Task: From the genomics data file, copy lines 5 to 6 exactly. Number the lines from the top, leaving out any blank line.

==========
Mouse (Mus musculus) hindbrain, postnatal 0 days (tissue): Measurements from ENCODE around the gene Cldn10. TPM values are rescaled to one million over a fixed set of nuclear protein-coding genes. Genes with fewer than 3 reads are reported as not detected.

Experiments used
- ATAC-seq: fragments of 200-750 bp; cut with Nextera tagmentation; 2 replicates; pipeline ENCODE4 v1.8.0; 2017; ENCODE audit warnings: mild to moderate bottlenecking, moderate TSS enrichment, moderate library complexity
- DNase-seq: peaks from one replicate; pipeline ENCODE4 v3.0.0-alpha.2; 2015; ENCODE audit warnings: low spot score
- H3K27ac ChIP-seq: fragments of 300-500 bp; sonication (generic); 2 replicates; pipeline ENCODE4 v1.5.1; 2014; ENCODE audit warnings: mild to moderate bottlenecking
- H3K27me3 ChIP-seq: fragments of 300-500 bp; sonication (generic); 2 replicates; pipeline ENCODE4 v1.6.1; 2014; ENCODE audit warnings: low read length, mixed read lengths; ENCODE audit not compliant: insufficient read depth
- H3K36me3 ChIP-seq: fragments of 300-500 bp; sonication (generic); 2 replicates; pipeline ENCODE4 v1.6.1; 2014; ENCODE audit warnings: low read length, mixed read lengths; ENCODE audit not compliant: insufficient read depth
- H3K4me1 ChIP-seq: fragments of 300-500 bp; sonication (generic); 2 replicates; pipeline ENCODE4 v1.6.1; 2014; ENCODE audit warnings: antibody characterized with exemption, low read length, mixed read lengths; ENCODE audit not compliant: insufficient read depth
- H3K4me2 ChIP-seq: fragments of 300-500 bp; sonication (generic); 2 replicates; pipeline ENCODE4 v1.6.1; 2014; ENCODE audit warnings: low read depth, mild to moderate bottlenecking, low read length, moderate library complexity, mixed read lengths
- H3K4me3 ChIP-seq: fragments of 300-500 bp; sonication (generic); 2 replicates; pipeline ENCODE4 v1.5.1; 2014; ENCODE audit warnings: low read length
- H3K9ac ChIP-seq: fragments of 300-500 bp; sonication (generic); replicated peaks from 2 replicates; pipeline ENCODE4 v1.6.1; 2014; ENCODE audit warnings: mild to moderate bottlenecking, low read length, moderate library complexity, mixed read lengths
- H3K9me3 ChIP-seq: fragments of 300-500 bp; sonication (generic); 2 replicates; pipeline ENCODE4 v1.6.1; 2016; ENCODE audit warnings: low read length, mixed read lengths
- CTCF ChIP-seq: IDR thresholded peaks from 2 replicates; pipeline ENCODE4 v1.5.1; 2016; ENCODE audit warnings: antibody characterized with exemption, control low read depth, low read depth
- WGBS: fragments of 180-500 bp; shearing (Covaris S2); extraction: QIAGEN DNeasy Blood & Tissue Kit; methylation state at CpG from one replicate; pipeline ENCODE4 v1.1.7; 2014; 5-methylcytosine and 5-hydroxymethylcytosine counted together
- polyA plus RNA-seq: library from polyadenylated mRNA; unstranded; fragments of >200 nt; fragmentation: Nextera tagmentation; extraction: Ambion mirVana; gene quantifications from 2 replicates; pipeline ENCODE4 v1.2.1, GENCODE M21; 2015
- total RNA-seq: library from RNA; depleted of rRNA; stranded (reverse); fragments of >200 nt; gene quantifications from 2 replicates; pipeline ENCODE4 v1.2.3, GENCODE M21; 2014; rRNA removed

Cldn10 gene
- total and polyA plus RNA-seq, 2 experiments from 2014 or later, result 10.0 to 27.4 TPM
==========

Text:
- H3K27ac ChIP-seq: fragments of 300-500 bp; sonication (generic); 2 replicates; pipeline ENCODE4 v1.5.1; 2014; ENCODE audit warnings: mild to moderate bottlenecking
- H3K27me3 ChIP-seq: fragments of 300-500 bp; sonication (generic); 2 replicates; pipeline ENCODE4 v1.6.1; 2014; ENCODE audit warnings: low read length, mixed read lengths; ENCODE audit not compliant: insufficient read depth